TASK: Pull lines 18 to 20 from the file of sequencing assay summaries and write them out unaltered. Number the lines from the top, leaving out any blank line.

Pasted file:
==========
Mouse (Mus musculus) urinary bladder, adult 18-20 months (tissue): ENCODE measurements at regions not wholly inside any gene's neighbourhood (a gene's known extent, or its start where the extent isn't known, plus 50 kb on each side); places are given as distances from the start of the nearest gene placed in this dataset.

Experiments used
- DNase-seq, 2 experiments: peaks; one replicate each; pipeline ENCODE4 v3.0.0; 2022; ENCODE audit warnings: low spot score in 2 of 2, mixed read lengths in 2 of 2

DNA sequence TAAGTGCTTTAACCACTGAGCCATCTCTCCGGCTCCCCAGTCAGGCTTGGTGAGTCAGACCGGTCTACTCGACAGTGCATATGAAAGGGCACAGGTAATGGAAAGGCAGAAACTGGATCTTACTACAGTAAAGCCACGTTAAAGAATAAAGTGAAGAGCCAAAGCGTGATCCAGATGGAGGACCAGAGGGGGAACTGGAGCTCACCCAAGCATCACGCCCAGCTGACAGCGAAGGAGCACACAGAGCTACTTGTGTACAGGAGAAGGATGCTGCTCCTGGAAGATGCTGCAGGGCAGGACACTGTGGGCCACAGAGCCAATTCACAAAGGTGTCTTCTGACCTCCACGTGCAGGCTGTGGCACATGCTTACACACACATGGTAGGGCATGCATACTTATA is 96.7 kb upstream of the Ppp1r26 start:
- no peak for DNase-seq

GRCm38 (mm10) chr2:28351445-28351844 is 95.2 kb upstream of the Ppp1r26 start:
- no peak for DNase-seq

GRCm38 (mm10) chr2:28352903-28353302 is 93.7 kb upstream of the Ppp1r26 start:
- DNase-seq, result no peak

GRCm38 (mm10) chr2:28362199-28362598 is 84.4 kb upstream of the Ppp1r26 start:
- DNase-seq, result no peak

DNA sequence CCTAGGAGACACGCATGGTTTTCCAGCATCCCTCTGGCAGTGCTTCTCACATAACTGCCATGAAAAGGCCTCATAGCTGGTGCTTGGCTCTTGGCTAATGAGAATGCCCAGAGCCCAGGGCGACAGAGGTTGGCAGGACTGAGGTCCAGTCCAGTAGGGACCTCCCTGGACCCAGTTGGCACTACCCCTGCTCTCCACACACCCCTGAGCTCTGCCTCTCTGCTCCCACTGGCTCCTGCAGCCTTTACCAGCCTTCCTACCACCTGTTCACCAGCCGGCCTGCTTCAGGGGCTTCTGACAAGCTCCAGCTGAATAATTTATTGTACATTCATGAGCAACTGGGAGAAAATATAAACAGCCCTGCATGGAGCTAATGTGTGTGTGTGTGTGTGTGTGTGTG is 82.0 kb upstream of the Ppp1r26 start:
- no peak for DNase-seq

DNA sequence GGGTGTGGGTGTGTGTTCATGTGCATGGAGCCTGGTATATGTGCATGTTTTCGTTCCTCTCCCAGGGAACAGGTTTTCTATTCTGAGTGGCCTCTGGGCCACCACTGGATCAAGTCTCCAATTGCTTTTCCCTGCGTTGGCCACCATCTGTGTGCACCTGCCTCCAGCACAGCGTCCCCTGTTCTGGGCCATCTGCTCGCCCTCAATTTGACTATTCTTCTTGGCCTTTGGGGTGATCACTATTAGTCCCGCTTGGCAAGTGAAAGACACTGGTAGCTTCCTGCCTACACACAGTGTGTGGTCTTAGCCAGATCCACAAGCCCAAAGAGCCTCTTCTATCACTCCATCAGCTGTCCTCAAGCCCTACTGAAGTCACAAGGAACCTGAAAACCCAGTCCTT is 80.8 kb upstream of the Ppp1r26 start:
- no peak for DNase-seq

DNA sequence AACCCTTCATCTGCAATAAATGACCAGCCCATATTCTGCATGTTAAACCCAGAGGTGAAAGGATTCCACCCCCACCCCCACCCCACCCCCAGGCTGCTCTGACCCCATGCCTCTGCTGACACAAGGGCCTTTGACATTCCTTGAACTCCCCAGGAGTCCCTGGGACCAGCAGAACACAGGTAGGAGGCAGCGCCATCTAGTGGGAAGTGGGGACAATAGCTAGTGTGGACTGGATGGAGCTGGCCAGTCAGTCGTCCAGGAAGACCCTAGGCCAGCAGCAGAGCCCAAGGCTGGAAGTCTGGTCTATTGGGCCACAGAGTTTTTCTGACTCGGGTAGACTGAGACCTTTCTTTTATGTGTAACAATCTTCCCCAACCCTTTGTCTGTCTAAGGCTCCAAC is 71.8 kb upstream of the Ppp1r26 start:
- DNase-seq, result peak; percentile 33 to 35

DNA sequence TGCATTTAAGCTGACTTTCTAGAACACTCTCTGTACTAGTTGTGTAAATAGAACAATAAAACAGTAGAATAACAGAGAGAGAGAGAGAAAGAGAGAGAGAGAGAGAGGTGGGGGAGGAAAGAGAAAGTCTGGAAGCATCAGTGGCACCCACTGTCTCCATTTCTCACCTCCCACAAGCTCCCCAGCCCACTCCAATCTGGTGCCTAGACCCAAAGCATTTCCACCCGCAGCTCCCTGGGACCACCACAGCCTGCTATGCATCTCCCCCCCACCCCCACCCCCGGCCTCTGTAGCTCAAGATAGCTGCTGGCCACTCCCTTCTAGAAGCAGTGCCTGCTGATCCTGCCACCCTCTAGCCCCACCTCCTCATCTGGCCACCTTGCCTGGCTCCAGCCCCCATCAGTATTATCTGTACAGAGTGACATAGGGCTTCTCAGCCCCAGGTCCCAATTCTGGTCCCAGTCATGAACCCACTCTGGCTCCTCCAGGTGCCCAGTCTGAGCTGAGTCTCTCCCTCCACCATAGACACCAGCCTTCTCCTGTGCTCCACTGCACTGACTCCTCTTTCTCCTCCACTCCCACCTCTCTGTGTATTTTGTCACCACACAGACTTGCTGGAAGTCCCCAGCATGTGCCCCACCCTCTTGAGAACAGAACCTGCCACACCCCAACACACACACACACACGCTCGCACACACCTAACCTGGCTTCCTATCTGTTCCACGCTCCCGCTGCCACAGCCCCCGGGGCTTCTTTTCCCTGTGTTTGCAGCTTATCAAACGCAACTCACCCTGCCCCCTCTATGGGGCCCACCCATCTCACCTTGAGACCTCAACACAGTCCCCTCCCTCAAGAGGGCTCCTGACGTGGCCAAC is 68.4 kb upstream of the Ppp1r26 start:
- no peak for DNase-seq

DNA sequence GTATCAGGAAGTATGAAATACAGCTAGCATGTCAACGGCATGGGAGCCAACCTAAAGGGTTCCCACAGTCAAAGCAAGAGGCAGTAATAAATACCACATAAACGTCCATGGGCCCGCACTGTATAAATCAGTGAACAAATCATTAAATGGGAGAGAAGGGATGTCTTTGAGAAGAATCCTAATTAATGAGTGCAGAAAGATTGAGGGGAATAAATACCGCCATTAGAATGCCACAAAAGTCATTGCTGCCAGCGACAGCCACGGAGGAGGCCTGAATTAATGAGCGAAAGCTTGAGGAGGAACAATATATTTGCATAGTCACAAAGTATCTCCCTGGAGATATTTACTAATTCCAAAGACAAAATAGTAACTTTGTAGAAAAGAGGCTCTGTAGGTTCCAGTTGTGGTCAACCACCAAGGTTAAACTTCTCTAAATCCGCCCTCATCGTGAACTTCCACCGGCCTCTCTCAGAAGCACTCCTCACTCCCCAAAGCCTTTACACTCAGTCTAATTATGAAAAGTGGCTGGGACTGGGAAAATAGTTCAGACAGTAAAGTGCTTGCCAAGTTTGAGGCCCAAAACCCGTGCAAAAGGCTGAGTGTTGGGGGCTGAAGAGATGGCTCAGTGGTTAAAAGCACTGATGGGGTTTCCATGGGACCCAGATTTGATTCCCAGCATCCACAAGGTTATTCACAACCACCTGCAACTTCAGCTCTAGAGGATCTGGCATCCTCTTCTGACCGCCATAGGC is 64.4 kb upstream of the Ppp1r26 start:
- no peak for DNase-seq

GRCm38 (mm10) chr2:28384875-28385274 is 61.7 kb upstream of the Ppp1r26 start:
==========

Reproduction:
DNA sequence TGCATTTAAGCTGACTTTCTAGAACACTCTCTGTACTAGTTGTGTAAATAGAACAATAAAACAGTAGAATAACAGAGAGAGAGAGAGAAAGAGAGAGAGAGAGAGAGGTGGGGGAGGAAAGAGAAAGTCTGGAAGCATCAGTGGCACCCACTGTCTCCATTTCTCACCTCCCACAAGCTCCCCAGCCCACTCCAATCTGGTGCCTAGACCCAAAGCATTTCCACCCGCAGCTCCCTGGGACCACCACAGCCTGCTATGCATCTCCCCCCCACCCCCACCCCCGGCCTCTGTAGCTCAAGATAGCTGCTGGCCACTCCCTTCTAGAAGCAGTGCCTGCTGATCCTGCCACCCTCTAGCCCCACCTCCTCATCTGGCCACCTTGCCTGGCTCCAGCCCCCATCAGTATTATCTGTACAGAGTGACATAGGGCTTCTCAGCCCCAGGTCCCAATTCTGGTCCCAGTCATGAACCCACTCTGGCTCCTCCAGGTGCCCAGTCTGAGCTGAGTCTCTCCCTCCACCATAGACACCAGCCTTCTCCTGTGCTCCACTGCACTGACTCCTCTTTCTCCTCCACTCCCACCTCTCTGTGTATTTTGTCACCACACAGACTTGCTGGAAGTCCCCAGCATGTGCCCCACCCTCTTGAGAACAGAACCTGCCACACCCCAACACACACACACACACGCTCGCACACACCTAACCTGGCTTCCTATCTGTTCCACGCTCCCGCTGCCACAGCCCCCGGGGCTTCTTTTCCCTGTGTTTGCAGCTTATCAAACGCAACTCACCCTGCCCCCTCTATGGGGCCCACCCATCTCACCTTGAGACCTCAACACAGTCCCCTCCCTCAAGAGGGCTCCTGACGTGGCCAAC is 68.4 kb upstream of the Ppp1r26 start:
- no peak for DNase-seq

DNA sequence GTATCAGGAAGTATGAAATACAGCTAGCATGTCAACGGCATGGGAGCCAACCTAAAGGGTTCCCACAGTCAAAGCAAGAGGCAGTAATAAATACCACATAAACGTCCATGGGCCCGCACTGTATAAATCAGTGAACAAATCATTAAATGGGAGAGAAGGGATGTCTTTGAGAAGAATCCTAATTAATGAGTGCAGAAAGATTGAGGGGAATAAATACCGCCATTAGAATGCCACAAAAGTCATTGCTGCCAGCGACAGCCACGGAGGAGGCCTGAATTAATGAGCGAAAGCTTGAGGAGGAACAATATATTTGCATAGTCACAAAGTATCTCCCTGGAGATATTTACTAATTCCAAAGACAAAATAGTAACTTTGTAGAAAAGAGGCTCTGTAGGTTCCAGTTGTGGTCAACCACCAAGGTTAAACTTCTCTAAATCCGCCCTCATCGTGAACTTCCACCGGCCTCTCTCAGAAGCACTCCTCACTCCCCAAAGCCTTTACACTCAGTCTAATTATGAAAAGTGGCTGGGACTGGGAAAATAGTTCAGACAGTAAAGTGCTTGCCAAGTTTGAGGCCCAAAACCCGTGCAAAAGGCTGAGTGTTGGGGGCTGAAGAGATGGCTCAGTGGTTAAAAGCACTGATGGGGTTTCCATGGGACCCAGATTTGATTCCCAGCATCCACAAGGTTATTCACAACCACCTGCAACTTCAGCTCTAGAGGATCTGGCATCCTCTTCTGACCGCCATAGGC is 64.4 kb upstream of the Ppp1r26 start: